I have an old fourteen foot flatbed trailer that was in bad shape. My dilemma was; do I fix it or just give it away. I do need it, fourteen feet is a good size for my side x side, dirt bikes or any of the 100 other uses that come up.
After a little thought and some price checking it was decided to rebuild it. First was to pull all the old nasty wood out, remove all the wiring and lights. Now with just a bare frame it was a good time to paint it. We got a quart of white Rust-Oleum and rolled the paint on instead of using spray can. My painter (Vickie) feels we get better coverage and less waste when rolled plus you can still use a spray can in the tight spots. I had already picked up a lighting kit so it was easy to run new wires now that all the wood was out of the way.
Cutting all the wood to size was easy, the only problem is finding straight pieces at our local Home Depot. I put in the wood at an angle and beat it into the proper position under the metal edges at the front and back of trailer.
I then used new carriage bolts to hold it in place. This was all good until the last piece which I had to cut a little shorter to make fit. I then used one extra bolt to hold it in place.
Now that the trailer was respectable it was time to seal the top of the wood (we sealed bottom before it was installed) in hope that it would last for a long time. I was real happy with the way the trailer came out and I was glad that I spent the $250 to fix it. So I thought…………..
After using it a couple times I started seeing marks in the wood and knew if it wasn’t handled the life span of the wood would be shortened.
Just as luck would have it I received an e-mail about a do it yourself hard liner that would work on wood and metal. So I started researching Al’s Liner DIY Truck Bed Liner Kits . I was a little intimidated at first about installing a product like this. I thought you would need special tools. The only thing that most DIY’ers wouldn’t have is a hopper,(which Al’s sales) the air compressor, air regulator and prep tools are common tools to most home mechanics. My other concern is I didn’t want it to look like a cheap fix like some I have seen. I checked the website, read the history and watched the Al’s Liner Training Videos and decided to try it.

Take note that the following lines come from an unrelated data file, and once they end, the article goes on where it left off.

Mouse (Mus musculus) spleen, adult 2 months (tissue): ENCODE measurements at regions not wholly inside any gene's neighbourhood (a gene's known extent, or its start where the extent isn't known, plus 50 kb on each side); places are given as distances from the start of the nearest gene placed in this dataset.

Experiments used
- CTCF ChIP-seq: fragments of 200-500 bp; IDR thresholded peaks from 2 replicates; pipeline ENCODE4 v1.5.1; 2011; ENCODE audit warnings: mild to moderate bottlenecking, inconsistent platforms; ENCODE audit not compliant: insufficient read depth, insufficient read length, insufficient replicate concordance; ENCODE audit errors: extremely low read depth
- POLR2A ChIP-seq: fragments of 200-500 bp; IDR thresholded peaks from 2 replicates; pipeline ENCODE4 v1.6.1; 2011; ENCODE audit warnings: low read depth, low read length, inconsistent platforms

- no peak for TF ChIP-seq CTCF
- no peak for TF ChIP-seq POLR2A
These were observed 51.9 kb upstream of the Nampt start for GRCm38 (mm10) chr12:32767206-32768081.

I got two kits, a hopper and some rubber crumb, to help with traction, from Al’s Liner. First thing was to read the directions a few times and wasn’t real impressed with them. One thing it said “Primer” on container but the directions were calling it “Adhesion Promoter” I felt better about the tips I got on-line at Al’s Liner DIY Bed Liner FAQ maybe I was over thinking it because once we finally got the nerve to start it was real easy. We did clean, mask and prep everything real good. We mixed up a whole patch of Al’s liner but only put in half at a time to make the hopper easier to handle. Another note is when I put the hopper together I put the handle on the back so it would be easy to hold, but that allows the hopper to spill materiel when you bend over to spray. So put the handle on backwards (which the video shows) and it will be the better way to avoid spills.
Once the liner is mixed you only have 20 minutes before it starts to set-up so make sure everything is ready before you mix the components. Vickie did get some coveralls from the paint department at Home Depot and wore a respirator to apply the liner. The hopper made the application real easy and the liner went on like she had done it a bunch of times. It was very user friendly with a professional look. The only complaint she had was judging the thickness as your applying. The trailer looks really rugged now and I am glad we did it. I took a sharp rock and threw it at the liner and didn’t even leave a nick.
With all the color options, I can see tons of uses for this product. Ramp doors, side x side parts, back bed of my semi, undercoating and the list goes on and on. Check out the whole website Al’s Liner. DIY Truck Bed Liners! Or call 765.653.1736 or 800.999.6841